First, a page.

Imagine the conversations in meetings between respective military officers of these two countries. As the United States has very little in the way of remote espionage in China and due to the expulsion of U.S. diplomatic personnel from Russia, the U.S. has even less intelligence officers in and around Russia….so, what could be coming that we may soon miss?
CHINA’S EVOLVING OVERSEAS ACCESS
China is expanding its access to foreign ports to pre-position the necessary logistics support to regularize and sustain deployments in the “far seas,” waters as distant as the Indian Ocean, Mediterranean Sea, and Atlantic Ocean. In late November, China publicly confirmed its intention to build military supporting facilities in Djibouti “to help the navy and army further participate in United Nations peacekeeping operations (PKO), carry out escort missions in the waters near Somalia and the Gulf of Aden, and provide humanitarian assistance.” This Chinese initiative both reflects and amplifies China’s growing geopolitical clout, extending the reach of its influence and armed forces.
China’s expanding international economic interests are increasing demands for the PLAN to operate
in more distant seas to protect Chinese citizens, investments, and critical sea lines of communication
China most likely will seek to establish additional naval logistics hubs in countries with which it has a
longstanding friendly relationship and similar strategic interests, such as Pakistan, and a precedent for hosting foreign militaries. China’s overseas naval logistics aspiration may be constrained
by the willingness of countries to support a PLAN presence in one of their ports.
So far, China has not constructed U.S. – style overseas military bases in the Indian Ocean. China’s leaders may judge instead that a mixture of preferred access to overseas commercial ports and a limited number of exclusive PLAN logistic facilities—probably collocated with commercial ports—
most closely aligns with China’s future overseas logistics needs to support its evolving naval requirements.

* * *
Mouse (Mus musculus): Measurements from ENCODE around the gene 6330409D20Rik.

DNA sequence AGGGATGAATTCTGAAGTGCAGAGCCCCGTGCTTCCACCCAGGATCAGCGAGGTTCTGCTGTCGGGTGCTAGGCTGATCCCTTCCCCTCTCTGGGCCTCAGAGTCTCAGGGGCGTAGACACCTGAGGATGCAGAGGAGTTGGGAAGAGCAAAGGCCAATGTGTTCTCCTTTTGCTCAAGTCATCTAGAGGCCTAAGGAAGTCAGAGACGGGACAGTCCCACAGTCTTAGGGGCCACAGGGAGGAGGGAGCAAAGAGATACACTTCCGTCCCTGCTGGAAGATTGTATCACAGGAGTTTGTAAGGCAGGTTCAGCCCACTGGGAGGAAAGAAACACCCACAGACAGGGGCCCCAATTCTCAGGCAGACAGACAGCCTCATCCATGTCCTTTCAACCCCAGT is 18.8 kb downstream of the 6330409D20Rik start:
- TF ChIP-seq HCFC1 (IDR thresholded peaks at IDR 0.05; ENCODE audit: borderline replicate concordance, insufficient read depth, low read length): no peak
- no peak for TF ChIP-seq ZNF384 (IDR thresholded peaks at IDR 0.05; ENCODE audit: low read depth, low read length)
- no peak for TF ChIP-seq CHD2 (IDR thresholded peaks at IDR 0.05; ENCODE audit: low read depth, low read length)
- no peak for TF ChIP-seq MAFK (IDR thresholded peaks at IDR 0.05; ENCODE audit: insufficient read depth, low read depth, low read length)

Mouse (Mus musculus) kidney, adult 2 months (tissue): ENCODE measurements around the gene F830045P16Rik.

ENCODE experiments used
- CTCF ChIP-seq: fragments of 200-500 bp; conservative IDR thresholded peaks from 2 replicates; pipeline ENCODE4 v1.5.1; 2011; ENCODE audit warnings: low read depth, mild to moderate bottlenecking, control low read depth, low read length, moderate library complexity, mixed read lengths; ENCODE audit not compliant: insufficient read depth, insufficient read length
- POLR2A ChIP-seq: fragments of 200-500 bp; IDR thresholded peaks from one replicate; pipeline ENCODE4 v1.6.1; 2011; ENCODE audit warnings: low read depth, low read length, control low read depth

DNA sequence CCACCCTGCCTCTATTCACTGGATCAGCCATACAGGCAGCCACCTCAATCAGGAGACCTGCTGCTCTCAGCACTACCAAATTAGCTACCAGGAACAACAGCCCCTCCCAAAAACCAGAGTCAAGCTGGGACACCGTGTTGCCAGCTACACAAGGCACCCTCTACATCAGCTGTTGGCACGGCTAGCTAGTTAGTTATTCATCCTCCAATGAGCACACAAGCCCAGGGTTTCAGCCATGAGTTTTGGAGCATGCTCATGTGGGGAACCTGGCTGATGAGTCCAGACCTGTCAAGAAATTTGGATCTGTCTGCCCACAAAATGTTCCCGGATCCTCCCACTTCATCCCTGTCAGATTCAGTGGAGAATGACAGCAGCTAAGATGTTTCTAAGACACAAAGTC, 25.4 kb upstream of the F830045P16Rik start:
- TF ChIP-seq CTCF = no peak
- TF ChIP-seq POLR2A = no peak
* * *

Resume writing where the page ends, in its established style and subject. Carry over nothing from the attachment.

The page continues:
Preferred access would give the PLAN favored status in using a commercial port for resupply,
replenishment, and maintenance purposes. A logistics facility would represent an arrangement in
which China leases out portions of a commercial port solely for PLAN logistics operations.
Such a logistics presence may support both civilian and military operations. China’s current naval logistics footprint in the Indian Ocean is unable to support major combat operations in South Asia. A greater overseas naval logistics footprint would better position the PLAN to expand its participation in non-war military missions, such as non-combatant evacuation operations (NEO), search-and-rescue (SAR), humanitarian assistance/disaster relief (HA/DR), and sea lines of communication (SLOC) security. To some extent, a more robust overseas logistics presence may also enable China to expand its support to PKO, force protection missions, and counterterrorism initiatives.
For example, in 2015, the PLAN’s naval escort task forces performing counterpiracy escort duties in the Gulf of Aden were able to utilize Djibouti and Oman for basic resupply and replenishment. The 156 page report is here.
*** Electronic attack J-16
A dedicated electronic warfare (EW) version of the Shenyang J-16 fighter completed its maiden flight on December 18 last year. The first images of the aircraft — sometimes described as the J-16D or even J-16G — reveal several changes compared to the standard J-16 fighter-bomber: most obviously, two large EW pods on the wingtips that are very similar in appearance to the AN/ALQ-218 tactical jamming receivers used by the Boeing EA-18G Growler. The aircraft also features a new, shorter radome and the standard 30mm cannon and the optical sensor in front of the starboard side of the windshield have been removed. In addition, several conformal dielectric EW arrays can be seen around the fuselage, front section (behind the radome), and intakes. Photo
In the wake of Russia’s demonstrations of advanced electromagnetic spectrum and communications jamming capabilities, most recently displayed in their incursion into Ukraine, China also is upping its game in this space, demonstrating similar capabilities in the Pacific.
The U.S. Department of Defense, in an annual report to Congress on China’s military and security developments, assessed that the country is placing greater importance upon EW, on par with traditional domains of warfare such as air, ground and maritime. Read more...